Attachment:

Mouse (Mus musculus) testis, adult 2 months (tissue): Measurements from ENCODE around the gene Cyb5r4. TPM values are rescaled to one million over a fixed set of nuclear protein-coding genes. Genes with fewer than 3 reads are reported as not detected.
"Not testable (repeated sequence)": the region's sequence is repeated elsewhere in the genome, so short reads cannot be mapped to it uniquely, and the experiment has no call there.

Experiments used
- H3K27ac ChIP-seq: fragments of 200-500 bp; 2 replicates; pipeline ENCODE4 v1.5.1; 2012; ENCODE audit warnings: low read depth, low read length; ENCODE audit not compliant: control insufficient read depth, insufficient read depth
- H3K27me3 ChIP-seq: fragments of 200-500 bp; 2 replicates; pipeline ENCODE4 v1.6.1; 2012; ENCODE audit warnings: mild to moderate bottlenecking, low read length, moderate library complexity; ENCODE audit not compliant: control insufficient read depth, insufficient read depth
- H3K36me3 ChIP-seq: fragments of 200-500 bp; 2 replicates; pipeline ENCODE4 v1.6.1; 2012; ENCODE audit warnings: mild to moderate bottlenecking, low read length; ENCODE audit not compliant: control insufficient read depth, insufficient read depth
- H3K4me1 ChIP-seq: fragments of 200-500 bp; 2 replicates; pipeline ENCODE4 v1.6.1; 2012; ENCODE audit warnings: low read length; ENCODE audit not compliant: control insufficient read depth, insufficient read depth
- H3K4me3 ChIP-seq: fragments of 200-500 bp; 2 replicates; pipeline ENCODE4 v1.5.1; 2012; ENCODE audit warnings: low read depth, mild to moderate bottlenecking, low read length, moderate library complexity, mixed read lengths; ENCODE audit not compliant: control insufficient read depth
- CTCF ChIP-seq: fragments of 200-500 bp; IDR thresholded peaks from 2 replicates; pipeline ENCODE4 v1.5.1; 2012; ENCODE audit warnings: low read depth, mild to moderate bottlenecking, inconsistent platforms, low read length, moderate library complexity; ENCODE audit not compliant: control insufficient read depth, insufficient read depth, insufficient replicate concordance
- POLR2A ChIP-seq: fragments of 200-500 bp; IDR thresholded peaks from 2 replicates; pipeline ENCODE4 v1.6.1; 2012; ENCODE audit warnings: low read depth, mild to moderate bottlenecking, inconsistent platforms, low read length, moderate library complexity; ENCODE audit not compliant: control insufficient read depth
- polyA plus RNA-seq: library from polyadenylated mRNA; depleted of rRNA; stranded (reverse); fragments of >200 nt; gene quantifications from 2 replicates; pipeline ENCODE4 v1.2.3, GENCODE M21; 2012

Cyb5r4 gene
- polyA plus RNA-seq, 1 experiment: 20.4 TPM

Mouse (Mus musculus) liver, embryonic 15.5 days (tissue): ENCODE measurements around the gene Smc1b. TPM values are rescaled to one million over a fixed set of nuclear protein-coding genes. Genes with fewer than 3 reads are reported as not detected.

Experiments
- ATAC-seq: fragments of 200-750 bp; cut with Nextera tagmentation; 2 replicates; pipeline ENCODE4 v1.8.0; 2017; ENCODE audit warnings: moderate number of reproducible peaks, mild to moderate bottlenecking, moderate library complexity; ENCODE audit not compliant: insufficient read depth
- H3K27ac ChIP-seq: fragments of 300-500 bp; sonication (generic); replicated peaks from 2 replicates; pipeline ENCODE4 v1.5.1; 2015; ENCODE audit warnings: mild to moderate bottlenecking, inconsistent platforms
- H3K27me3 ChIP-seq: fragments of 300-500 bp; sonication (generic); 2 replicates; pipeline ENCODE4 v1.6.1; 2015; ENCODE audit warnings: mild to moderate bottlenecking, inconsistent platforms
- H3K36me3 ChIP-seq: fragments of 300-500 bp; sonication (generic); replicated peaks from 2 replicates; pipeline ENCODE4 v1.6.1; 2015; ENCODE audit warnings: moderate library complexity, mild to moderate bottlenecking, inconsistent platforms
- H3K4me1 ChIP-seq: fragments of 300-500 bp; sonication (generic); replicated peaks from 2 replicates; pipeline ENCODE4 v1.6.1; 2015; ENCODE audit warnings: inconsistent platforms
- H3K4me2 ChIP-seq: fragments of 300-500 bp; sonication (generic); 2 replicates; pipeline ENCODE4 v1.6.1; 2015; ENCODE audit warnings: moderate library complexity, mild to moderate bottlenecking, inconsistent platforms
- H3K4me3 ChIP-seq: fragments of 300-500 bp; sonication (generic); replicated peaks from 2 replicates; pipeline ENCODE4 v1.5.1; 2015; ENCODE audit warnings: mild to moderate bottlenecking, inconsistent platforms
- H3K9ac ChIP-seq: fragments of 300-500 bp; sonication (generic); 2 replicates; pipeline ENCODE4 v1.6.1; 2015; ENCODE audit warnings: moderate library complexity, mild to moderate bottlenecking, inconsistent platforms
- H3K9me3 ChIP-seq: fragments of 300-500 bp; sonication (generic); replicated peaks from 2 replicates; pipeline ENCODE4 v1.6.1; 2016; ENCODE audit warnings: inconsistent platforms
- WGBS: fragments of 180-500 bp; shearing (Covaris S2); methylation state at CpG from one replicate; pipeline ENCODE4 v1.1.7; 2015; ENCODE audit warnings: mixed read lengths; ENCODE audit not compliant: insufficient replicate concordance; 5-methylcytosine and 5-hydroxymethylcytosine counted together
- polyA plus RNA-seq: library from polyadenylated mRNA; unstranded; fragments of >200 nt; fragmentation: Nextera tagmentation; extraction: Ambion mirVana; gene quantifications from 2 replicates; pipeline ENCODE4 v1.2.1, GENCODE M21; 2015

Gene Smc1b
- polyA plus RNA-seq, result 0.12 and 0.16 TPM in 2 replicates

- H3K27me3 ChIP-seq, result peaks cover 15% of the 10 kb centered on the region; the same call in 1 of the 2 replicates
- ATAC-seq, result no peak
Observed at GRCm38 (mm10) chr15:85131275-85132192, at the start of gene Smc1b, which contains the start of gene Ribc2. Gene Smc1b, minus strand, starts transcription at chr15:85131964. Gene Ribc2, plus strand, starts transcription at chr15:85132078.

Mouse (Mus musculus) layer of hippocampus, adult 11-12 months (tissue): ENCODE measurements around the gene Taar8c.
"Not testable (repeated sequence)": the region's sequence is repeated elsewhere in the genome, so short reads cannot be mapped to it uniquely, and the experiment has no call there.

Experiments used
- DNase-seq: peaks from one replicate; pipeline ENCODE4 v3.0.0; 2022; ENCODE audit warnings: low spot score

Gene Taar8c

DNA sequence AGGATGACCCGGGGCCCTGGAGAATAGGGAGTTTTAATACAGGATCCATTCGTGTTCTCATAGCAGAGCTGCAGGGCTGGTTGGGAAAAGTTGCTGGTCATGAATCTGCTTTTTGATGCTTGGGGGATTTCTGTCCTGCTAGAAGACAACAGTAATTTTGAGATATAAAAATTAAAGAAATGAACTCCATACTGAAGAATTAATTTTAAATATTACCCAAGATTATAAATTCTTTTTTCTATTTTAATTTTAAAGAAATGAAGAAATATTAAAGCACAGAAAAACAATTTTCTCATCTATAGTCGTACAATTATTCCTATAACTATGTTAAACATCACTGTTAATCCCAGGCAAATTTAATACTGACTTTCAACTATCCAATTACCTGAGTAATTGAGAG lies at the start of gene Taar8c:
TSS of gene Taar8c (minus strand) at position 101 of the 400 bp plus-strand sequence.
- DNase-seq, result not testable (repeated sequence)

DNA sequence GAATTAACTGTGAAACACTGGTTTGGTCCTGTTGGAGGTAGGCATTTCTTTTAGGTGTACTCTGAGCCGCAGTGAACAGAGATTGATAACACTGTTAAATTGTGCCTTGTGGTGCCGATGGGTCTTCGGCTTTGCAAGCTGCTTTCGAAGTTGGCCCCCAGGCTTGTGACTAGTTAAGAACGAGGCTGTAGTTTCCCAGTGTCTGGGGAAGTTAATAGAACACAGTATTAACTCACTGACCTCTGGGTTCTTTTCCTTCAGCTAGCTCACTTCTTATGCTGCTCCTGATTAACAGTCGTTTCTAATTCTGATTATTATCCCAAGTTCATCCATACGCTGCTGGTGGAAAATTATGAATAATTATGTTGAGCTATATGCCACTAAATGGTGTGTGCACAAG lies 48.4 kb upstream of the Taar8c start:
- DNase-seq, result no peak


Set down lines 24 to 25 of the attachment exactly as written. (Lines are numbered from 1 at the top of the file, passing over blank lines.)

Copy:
- H3K9me3 ChIP-seq: fragments of 300-500 bp; sonication (generic); replicated peaks from 2 replicates; pipeline ENCODE4 v1.6.1; 2016; ENCODE audit warnings: inconsistent platforms
- WGBS: fragments of 180-500 bp; shearing (Covaris S2); methylation state at CpG from one replicate; pipeline ENCODE4 v1.1.7; 2015; ENCODE audit warnings: mixed read lengths; ENCODE audit not compliant: insufficient replicate concordance; 5-methylcytosine and 5-hydroxymethylcytosine counted together